Will Feuer of The Wall Street Journal tells readers how the new contract with the International Brotherhood of Teamsters and a slowdown in global shipping demands caused a shipping giant to cut its outlook. He writes:
United Parcel Service (UPS) cut its sales outlook after revenue slipped in the third quarter because of a slowdown in global demand for shipping.
The package-delivery company’s stock dropped more than 5% to around $139. Shares were already down more than 15% this year through Wednesday’s market close.
Chief Executive Carol Tomé said macroeconomic factors weighed on demand for UPS’s services in the quarter. Shipping between China and the U.S. hasn’t improved as fast as UPS executives had anticipated, and online retail sales have been subdued. Average U.S. daily package volume for UPS fell 11.5% to 17.3 million.
“We’ve seen, clearly a shift from goods to services,” said Tomé, noting that people are returning to work, taking vacations, going to restaurants and amusement parks. “It’s not that the consumer is not healthy. They’re spending their dollars differently.”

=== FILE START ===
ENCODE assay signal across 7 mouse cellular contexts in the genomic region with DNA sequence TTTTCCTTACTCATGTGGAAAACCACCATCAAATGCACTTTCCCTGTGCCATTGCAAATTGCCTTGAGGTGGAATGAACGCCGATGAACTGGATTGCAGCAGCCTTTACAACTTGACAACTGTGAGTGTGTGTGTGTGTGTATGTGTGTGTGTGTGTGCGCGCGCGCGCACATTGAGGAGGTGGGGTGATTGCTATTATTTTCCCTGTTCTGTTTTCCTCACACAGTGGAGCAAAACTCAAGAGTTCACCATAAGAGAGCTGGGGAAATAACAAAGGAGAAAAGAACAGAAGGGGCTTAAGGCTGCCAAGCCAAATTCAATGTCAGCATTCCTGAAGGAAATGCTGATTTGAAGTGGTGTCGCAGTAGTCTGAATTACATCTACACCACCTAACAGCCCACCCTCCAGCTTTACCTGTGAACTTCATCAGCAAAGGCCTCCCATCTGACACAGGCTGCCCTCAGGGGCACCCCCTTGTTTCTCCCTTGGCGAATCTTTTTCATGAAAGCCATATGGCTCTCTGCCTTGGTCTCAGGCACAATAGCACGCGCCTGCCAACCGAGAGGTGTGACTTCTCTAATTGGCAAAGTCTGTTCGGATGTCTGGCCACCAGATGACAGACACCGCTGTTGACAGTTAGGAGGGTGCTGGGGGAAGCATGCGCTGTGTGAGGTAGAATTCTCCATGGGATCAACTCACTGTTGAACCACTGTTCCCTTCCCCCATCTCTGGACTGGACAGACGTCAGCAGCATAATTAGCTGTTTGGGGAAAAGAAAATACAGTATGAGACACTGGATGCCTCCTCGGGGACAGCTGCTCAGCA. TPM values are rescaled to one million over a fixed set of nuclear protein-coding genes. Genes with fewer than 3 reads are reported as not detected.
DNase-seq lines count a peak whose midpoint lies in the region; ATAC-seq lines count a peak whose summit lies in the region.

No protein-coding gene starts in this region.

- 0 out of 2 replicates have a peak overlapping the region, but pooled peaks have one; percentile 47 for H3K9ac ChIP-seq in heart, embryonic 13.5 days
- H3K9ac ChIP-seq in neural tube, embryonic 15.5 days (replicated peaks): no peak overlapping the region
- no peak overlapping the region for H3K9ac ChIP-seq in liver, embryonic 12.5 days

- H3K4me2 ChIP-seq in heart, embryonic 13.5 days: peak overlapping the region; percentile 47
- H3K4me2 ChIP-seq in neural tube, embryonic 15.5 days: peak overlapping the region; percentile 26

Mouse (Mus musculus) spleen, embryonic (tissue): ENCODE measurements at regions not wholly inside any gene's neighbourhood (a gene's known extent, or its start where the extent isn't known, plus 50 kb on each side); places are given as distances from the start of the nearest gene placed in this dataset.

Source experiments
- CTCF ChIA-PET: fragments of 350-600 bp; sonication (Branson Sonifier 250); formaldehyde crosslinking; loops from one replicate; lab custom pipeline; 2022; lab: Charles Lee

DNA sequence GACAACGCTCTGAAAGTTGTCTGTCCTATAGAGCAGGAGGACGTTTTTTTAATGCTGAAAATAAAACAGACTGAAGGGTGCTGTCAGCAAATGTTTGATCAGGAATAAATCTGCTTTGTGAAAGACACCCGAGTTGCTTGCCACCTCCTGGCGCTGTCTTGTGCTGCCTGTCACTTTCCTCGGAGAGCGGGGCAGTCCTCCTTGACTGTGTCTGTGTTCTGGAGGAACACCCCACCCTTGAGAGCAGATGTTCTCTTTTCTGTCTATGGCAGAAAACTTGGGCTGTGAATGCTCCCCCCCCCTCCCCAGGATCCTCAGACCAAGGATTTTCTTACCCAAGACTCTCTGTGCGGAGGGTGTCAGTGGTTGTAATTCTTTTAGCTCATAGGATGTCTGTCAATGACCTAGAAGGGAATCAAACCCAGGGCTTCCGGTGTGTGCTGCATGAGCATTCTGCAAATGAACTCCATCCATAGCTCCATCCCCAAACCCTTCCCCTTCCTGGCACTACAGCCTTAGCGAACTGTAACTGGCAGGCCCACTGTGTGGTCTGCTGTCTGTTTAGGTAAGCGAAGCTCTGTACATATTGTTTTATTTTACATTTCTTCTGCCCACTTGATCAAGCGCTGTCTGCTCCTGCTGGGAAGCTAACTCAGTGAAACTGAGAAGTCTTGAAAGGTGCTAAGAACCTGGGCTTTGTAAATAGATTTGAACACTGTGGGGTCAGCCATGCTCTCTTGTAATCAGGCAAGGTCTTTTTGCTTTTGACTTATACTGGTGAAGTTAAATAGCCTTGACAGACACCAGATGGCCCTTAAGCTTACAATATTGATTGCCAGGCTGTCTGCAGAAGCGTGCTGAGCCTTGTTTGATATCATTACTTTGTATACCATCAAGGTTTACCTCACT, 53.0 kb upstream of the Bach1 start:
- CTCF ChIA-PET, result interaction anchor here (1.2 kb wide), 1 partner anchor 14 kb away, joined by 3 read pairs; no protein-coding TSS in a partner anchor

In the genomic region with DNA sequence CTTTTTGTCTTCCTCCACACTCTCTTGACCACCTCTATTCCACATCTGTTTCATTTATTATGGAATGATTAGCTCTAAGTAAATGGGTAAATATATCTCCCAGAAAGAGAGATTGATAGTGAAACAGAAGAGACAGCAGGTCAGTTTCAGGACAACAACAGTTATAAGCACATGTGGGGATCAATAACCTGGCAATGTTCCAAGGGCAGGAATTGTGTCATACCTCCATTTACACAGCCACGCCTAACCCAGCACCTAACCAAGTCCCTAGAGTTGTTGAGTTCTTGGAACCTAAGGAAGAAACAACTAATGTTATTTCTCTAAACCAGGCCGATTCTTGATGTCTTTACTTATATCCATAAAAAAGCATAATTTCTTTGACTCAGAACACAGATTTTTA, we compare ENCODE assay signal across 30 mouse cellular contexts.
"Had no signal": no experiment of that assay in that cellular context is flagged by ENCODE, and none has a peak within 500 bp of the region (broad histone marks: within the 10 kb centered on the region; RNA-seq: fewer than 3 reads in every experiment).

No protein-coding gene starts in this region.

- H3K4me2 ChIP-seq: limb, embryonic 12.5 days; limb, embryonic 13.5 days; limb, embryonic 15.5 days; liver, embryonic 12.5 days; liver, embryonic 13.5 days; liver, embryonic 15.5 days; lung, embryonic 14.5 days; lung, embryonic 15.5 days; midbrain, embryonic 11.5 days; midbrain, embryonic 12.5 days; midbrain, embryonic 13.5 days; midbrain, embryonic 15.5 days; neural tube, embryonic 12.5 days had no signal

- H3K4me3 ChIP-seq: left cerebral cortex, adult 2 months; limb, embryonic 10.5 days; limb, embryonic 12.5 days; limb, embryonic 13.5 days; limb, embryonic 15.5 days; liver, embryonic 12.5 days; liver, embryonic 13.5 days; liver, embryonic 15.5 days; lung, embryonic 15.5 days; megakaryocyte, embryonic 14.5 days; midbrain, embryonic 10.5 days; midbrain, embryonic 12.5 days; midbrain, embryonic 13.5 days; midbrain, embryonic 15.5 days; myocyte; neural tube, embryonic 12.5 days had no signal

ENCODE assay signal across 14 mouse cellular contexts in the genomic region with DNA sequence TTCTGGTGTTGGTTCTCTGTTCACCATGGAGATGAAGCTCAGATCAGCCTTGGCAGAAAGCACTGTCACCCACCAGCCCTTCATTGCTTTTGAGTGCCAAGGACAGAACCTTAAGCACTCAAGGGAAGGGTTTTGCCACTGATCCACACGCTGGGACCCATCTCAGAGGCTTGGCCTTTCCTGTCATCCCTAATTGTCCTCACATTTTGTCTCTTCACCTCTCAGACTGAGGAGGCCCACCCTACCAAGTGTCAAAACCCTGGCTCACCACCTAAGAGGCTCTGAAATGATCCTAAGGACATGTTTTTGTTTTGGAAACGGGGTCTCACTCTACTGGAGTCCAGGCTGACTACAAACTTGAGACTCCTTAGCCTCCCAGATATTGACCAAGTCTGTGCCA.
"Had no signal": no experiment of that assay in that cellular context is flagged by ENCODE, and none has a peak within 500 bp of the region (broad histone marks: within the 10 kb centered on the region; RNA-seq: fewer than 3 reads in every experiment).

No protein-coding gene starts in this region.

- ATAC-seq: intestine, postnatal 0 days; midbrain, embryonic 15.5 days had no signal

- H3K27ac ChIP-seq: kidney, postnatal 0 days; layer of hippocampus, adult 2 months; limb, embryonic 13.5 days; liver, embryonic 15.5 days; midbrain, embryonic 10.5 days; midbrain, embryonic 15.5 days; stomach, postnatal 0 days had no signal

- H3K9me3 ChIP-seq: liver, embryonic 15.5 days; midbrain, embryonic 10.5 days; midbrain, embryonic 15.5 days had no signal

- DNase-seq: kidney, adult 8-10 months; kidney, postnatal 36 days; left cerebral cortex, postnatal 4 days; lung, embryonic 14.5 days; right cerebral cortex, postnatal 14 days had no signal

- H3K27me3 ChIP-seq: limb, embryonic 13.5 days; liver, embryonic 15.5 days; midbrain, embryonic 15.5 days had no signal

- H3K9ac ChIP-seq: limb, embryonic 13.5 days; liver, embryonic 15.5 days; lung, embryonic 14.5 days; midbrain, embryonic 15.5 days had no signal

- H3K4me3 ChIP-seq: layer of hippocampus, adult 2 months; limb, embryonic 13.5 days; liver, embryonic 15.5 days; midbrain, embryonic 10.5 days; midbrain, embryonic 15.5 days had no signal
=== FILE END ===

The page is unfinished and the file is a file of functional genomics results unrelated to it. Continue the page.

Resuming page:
UPS’s shipping volumes were hurt earlier this year as the company negotiated a new contract with the International Brotherhood of Teamsters and customers shifted their business amid concerns about a prospective work stoppage. During labor talks and even after a deal was reached, customers diverted an average of 1.5 million packages a day – a steeper decline than it previously had forecast – to competitors, UPS executives said. […]
The company cut its full-year revenue guidance to $91.3 billion-$92.3 billion, down from guidance of about $93 billion issued in August.
Fourth-quarter daily average U.S. volumes are projected to be 22 million to 23 million, down by a single-digit percentage from a year earlier, said chief financial officer Brian Newman.
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